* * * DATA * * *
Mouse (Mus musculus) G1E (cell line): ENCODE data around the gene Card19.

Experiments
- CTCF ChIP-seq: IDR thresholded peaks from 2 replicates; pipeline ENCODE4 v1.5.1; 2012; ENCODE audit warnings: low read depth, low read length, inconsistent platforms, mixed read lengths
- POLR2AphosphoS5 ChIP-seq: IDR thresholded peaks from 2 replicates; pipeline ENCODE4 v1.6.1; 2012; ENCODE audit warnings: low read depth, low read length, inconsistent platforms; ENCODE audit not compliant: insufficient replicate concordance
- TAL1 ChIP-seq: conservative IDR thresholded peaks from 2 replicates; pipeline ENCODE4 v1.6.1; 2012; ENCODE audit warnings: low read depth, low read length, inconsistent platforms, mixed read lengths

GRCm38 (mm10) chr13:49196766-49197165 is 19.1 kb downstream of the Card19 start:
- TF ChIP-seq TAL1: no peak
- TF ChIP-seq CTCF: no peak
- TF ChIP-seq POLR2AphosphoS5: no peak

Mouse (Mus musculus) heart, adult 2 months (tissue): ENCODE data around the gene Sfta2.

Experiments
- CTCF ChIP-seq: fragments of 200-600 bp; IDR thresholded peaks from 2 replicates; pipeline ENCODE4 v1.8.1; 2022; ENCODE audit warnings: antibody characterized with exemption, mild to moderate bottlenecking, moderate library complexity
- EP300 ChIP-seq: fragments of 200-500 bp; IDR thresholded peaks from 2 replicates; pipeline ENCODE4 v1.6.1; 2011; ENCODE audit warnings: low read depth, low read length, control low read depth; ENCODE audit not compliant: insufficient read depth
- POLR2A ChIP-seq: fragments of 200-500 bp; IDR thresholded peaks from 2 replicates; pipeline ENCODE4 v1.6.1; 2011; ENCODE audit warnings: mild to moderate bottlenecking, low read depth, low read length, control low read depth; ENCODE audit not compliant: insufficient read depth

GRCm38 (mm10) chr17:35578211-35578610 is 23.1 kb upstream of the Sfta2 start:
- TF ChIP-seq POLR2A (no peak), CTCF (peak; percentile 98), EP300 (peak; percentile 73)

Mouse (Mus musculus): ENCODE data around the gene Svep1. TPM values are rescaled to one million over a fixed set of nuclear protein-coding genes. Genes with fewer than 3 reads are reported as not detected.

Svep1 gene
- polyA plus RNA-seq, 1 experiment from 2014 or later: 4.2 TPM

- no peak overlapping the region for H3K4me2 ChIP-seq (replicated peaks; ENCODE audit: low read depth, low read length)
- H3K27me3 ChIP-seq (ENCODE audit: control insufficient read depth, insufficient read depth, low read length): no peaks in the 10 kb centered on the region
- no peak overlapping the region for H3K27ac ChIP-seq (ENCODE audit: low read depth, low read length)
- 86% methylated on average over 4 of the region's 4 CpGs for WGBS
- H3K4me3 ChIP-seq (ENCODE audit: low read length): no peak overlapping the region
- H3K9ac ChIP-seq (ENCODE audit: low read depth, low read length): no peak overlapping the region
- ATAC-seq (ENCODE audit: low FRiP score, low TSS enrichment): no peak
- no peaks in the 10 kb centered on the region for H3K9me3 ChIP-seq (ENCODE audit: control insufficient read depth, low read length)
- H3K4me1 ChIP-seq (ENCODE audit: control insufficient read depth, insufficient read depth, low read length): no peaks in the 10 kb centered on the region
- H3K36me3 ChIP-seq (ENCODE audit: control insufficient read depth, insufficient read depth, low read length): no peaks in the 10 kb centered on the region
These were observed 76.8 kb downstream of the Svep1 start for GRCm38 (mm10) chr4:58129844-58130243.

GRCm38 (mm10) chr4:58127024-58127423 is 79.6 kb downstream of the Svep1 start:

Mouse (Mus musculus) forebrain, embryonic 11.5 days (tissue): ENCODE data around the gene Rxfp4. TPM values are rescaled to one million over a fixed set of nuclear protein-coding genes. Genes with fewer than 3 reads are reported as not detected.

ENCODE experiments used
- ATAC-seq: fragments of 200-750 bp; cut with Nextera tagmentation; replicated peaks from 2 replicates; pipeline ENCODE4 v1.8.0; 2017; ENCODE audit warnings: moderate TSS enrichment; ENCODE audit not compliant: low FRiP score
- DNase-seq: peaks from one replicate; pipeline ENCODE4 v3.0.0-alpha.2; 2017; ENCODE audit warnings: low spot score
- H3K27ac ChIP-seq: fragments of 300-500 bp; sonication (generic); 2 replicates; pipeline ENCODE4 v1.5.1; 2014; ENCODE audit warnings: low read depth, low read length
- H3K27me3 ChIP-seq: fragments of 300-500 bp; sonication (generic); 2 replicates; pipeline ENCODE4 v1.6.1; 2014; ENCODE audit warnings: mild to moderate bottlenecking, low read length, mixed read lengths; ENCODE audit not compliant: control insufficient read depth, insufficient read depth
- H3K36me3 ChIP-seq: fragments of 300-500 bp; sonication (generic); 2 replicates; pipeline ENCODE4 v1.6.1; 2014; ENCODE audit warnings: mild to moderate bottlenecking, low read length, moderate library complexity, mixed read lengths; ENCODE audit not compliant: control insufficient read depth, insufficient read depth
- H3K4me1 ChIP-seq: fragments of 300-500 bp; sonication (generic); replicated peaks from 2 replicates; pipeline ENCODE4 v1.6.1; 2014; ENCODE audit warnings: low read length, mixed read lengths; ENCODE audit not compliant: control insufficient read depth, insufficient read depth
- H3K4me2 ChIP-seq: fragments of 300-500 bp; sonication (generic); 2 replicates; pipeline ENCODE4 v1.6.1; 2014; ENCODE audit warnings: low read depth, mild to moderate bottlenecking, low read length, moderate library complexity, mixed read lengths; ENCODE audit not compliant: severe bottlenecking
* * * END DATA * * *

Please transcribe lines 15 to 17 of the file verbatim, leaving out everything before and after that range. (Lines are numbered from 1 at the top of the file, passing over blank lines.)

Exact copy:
GRCm38 (mm10) chr17:35578211-35578610 is 23.1 kb upstream of the Sfta2 start:
- TF ChIP-seq POLR2A (no peak), CTCF (peak; percentile 98), EP300 (peak; percentile 73)

Mouse (Mus musculus): ENCODE data around the gene Svep1. TPM values are rescaled to one million over a fixed set of nuclear protein-coding genes. Genes with fewer than 3 reads are reported as not detected.